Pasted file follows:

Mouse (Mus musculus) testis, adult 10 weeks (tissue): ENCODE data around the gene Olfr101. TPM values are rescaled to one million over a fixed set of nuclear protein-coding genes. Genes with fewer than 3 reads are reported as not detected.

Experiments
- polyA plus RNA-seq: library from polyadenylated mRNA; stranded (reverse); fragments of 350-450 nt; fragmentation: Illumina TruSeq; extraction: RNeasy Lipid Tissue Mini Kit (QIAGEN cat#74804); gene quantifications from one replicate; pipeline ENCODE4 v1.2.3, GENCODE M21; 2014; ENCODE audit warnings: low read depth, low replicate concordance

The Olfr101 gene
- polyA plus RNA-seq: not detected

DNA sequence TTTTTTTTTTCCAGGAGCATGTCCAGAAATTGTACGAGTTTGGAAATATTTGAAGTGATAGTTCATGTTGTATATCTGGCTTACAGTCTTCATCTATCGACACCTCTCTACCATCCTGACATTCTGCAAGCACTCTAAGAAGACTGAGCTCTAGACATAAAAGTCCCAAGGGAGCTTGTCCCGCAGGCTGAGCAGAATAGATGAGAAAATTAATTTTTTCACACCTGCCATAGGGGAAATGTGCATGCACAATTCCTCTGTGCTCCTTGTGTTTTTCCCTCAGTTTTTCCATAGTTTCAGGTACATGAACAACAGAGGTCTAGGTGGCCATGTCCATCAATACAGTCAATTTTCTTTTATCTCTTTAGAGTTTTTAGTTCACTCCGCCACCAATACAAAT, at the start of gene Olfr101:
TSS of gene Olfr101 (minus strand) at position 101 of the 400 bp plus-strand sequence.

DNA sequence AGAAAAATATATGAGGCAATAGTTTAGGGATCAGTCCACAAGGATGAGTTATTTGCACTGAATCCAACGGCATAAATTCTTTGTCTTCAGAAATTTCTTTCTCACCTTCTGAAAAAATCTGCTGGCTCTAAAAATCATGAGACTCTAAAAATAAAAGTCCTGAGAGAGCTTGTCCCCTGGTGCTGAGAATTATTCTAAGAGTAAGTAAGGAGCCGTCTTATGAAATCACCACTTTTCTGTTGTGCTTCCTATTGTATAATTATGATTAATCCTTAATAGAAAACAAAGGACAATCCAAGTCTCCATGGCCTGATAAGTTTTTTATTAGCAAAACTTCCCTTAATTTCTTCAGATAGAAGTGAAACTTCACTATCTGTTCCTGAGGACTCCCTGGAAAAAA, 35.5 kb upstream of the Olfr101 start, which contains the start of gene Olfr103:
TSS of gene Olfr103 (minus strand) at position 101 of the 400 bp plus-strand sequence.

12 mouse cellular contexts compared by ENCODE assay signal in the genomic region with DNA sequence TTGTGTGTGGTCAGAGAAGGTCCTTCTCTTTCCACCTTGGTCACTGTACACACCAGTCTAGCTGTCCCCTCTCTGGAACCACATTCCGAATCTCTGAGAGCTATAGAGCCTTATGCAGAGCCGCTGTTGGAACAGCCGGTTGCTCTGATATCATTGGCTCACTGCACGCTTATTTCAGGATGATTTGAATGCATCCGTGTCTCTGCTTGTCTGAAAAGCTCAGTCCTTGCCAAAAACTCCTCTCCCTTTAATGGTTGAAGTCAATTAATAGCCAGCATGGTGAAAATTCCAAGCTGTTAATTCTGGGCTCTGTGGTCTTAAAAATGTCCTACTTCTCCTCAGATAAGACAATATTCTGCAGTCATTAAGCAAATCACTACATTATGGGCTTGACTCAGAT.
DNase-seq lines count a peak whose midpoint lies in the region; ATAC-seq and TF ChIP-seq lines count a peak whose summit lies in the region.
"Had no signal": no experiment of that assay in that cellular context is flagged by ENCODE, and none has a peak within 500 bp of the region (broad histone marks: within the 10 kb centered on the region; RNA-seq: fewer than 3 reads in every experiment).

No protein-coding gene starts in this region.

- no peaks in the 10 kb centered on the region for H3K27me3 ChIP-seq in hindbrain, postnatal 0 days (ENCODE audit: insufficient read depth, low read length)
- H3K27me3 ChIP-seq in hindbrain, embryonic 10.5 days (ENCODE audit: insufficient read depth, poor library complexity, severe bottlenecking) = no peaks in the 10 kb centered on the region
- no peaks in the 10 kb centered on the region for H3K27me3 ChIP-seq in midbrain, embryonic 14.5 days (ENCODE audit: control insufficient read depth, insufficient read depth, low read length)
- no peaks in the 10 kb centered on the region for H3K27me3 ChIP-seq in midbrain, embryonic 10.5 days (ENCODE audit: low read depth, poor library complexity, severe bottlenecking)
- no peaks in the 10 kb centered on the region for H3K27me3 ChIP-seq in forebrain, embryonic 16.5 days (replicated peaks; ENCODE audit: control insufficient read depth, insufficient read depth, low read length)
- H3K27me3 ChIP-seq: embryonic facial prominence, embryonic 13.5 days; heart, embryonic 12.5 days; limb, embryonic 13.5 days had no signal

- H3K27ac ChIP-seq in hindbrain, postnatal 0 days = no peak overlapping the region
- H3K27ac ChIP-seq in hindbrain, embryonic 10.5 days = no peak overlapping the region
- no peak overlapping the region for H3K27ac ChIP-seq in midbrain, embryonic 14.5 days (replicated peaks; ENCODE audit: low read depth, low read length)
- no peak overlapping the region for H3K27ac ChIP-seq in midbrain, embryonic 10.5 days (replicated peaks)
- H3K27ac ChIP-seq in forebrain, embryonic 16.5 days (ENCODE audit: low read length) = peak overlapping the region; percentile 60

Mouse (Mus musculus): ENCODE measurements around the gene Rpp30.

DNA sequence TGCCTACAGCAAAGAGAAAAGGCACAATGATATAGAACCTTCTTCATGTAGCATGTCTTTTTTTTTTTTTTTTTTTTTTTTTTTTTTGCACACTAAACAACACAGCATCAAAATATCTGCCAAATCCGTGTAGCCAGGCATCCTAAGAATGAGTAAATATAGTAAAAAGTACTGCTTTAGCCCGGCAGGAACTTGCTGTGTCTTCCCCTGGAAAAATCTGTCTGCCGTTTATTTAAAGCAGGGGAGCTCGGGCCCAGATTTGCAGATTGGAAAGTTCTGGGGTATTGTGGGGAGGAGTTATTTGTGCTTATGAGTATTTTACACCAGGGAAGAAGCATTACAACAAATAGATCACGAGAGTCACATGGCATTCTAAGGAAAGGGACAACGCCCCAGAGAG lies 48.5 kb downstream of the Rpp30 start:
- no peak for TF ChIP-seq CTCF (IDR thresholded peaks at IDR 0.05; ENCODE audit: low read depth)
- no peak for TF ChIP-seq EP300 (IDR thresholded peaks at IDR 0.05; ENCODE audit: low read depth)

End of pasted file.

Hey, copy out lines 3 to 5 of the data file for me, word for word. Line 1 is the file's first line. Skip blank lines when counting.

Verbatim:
- polyA plus RNA-seq: library from polyadenylated mRNA; stranded (reverse); fragments of 350-450 nt; fragmentation: Illumina TruSeq; extraction: RNeasy Lipid Tissue Mini Kit (QIAGEN cat#74804); gene quantifications from one replicate; pipeline ENCODE4 v1.2.3, GENCODE M21; 2014; ENCODE audit warnings: low read depth, low replicate concordance

The Olfr101 gene
- polyA plus RNA-seq: not detected